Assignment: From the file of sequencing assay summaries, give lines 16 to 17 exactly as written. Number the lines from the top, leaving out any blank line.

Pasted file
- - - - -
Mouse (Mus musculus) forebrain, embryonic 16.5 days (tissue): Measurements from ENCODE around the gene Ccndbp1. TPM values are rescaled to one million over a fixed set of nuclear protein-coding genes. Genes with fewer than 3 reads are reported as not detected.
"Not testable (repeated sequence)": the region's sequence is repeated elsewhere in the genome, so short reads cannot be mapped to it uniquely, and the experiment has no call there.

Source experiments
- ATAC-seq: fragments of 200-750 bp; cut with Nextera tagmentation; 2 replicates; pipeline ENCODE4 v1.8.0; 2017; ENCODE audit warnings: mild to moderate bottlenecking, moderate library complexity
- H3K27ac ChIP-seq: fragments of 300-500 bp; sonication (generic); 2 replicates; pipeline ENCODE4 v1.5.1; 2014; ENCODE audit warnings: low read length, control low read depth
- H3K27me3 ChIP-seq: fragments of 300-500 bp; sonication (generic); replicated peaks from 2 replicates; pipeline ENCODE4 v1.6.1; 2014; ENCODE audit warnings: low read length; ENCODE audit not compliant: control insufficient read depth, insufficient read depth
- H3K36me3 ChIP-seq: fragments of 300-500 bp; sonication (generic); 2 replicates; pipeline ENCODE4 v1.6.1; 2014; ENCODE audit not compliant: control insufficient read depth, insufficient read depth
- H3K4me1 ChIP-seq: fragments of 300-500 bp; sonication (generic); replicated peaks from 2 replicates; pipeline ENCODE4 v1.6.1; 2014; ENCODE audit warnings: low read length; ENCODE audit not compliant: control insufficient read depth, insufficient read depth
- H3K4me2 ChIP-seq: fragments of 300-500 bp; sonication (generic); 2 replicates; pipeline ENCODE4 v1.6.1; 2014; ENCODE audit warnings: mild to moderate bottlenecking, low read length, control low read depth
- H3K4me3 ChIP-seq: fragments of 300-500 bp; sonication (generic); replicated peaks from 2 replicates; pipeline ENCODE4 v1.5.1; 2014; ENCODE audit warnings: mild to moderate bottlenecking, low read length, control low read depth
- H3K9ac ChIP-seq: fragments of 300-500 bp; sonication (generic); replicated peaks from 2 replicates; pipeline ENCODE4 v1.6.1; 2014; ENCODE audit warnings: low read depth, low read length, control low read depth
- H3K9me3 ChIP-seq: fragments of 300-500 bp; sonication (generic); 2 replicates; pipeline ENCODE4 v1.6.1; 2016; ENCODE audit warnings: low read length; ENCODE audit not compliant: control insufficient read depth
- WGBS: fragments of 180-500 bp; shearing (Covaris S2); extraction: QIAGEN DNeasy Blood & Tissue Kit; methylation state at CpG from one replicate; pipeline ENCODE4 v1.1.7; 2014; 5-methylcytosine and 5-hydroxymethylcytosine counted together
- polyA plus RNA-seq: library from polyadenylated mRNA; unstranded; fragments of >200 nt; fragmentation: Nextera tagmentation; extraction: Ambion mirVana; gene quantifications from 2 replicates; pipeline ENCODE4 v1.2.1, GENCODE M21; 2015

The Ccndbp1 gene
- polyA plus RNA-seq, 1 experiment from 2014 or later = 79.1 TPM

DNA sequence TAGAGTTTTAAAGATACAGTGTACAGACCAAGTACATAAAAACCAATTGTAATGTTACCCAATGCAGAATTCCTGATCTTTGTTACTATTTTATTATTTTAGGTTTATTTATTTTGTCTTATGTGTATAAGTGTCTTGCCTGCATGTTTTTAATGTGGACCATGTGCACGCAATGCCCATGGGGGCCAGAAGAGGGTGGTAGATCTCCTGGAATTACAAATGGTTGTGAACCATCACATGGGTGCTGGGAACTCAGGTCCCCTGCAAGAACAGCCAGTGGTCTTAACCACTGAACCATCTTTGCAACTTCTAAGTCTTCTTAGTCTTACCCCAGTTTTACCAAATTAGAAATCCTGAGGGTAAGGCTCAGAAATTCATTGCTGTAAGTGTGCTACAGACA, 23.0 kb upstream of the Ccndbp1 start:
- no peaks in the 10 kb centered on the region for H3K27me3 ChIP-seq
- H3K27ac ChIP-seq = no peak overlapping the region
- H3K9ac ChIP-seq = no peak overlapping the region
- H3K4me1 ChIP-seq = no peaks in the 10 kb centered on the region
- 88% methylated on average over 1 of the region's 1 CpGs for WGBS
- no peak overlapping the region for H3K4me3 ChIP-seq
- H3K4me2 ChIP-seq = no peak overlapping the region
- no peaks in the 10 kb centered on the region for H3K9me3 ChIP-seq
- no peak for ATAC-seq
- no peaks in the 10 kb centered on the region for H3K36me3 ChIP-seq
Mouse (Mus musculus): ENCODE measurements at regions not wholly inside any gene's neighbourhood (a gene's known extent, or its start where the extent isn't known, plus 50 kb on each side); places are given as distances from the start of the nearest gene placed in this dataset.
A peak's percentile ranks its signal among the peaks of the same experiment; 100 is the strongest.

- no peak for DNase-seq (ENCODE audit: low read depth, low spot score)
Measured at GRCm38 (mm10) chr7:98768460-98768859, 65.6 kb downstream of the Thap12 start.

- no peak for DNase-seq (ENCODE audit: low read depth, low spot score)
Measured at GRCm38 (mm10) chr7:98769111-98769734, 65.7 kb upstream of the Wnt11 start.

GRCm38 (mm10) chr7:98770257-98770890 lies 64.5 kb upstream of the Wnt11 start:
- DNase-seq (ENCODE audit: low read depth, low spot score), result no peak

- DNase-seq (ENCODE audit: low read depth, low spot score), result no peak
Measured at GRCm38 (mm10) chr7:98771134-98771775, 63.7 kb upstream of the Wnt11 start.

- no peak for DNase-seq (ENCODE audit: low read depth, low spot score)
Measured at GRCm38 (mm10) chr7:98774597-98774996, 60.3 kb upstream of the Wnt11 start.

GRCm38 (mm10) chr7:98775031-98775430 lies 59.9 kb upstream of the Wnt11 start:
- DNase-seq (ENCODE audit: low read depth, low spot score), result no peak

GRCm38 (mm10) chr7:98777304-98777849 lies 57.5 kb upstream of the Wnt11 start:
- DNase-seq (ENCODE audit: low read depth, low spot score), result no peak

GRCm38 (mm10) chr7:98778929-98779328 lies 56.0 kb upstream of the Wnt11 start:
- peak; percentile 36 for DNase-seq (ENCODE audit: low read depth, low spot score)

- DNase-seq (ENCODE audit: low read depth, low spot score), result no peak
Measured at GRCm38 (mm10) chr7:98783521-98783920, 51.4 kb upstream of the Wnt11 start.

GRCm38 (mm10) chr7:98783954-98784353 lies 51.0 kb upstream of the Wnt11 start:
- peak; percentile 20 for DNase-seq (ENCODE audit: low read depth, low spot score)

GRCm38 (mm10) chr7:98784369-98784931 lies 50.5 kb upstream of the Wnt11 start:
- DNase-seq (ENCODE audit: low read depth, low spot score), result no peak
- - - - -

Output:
- polyA plus RNA-seq, 1 experiment from 2014 or later = 79.1 TPM

DNA sequence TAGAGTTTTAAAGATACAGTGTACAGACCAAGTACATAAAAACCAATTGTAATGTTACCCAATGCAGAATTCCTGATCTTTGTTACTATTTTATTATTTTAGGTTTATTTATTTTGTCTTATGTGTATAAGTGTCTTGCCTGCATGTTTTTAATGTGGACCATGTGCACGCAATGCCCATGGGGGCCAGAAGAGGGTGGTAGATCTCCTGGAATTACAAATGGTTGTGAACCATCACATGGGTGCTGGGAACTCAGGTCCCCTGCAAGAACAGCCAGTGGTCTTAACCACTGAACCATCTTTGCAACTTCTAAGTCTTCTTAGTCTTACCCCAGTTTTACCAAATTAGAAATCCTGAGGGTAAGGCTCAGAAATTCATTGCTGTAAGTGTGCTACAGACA, 23.0 kb upstream of the Ccndbp1 start: